- PS 402: Chinese Political Reforms (3 credits) This course aims at understanding the two and half decades of reforms in the People’s Republic of China. By discussing the reforms’ background conditions, international context, policy options, difficulties, achievements, failures, and possible future, the instructor intends to lead an advanced course on contemporary Chinese political economy.
- SO 301: Chinese Women’s Studies (3 credits) The contemporary status of Chinese women and the issues they face will be the focus of this new course. Besides the treatment of women under the old society, most attention will be devoted to women’s uphill struggle for equality in the 20th century.
- SO 302: Chinese Media and Society (3 credits This course examines the role of media in contemporary Chinese society in an era of globalization, and changing social structures. The new forms of media, internet and cellphone, as well as traditional radio and TV will be thoroughly explored.
- IR 401: America and China (3 credits) This course concentrates on Post Cold War events in the context of American predominance, decline of Soviet power and emergence of China as a new force on the international scene.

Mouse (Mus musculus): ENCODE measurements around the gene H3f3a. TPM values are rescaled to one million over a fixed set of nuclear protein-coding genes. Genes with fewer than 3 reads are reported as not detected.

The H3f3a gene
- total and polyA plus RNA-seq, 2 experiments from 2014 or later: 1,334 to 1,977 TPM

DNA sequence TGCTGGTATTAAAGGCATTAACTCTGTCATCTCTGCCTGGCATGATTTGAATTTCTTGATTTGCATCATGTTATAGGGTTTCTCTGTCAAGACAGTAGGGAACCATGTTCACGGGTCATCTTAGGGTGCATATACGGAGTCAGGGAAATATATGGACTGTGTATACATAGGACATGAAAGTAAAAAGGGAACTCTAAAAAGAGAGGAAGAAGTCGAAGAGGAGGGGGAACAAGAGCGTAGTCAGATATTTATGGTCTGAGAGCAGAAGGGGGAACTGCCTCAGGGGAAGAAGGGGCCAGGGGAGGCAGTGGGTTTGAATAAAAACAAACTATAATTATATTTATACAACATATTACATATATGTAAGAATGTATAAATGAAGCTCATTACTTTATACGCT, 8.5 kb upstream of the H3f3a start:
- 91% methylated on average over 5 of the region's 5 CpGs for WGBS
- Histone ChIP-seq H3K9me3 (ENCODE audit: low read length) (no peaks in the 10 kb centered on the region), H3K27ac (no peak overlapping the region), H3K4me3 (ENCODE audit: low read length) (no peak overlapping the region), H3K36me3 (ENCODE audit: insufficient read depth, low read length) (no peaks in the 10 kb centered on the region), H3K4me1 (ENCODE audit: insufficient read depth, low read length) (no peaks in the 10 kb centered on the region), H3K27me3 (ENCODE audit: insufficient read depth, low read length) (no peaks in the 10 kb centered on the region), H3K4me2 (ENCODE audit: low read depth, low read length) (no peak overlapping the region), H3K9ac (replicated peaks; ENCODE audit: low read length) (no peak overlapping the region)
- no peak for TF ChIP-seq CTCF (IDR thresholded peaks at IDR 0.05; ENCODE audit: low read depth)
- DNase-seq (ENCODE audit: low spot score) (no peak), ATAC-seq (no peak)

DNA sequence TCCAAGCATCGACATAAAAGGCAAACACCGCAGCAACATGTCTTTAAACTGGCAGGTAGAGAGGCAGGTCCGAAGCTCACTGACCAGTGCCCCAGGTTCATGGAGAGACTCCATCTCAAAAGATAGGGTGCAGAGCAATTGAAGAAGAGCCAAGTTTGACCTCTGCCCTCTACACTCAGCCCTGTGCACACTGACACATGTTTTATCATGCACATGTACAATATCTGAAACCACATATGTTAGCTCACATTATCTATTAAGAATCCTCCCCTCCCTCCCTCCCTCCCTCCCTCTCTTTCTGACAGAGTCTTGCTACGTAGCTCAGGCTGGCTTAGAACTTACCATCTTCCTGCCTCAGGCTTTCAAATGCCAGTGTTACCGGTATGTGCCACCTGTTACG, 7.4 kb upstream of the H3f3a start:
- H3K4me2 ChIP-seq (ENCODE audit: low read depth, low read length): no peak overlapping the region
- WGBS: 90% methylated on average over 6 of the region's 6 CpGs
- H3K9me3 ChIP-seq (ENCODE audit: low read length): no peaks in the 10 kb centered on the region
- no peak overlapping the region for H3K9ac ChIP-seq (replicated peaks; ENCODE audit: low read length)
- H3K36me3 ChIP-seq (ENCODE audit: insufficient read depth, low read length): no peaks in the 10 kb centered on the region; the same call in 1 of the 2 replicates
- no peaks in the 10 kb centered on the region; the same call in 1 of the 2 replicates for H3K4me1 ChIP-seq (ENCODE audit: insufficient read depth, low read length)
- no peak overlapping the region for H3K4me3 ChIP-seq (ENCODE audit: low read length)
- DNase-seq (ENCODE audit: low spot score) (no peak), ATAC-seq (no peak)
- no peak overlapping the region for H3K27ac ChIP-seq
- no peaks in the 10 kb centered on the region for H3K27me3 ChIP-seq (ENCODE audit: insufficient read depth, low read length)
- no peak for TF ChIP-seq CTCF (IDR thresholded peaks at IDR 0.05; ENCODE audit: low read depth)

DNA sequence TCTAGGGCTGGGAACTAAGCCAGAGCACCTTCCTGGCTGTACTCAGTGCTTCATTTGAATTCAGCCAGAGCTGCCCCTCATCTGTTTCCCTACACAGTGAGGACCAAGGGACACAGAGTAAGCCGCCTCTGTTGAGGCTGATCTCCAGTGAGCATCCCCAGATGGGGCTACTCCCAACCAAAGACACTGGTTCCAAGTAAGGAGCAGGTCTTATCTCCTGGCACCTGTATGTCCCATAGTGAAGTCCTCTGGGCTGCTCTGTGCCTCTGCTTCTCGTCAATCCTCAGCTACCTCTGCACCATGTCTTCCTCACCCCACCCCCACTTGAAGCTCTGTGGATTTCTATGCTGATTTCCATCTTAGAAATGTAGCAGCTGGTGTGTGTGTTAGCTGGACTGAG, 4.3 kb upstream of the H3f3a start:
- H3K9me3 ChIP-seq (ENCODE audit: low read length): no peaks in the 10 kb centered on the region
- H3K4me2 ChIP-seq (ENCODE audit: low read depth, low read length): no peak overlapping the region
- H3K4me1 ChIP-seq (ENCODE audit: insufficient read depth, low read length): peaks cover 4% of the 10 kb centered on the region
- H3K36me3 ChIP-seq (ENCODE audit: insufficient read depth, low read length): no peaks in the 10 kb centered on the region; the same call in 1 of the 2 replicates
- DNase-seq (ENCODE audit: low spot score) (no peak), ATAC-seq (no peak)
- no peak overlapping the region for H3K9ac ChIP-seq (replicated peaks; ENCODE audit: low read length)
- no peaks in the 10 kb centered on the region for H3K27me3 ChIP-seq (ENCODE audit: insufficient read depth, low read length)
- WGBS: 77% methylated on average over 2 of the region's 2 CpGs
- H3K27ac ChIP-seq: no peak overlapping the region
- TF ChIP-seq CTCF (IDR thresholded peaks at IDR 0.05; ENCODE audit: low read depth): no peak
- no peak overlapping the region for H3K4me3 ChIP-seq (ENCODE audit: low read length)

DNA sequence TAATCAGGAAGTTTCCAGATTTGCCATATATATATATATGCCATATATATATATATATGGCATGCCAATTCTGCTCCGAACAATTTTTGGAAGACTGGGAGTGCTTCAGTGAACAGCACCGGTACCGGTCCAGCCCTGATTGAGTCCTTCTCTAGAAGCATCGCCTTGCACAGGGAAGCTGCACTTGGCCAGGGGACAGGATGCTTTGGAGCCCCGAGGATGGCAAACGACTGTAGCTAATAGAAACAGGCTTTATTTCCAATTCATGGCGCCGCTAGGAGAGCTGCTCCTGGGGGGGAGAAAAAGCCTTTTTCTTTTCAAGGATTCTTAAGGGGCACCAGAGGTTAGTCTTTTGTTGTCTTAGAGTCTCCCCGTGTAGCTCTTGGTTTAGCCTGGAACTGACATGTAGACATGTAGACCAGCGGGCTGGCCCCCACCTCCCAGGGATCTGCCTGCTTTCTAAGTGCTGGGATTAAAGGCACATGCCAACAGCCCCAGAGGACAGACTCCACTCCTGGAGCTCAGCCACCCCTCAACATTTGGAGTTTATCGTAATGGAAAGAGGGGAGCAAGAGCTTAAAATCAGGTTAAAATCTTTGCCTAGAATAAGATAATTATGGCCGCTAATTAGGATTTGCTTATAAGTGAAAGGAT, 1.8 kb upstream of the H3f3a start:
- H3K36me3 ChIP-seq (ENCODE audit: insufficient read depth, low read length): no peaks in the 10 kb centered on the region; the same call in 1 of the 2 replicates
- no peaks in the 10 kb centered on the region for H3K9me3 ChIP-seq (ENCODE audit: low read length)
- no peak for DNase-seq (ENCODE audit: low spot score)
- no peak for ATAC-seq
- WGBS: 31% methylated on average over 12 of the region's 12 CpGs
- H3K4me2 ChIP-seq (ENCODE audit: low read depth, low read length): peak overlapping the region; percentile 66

- EC 401: Rural Economics (3 credits) This course is designed to help students understand the rural dimension of China’s economic transition. It examines the impacts of economic reforms on the life of Chinese peasants, including the effects of marketization and globalization on income structure, labor mobility, ownership rights and other major aspects of the rural economy. It also provides an overview of the implications of the changing economic landscape for social and political development in rural China. The reading materials include a diverse and balanced collection of studies done by both external and domestic specialists.
- AR 301: Chinese Arts & Culture (3 credits) This course aims to give students a better understanding of ancient and modern Chinese fine arts (painting, sculpture, architecture, etc), as well as folk and popular arts (crafts, opera and film). A comparative approach will be employed to highlight differences with Western genres.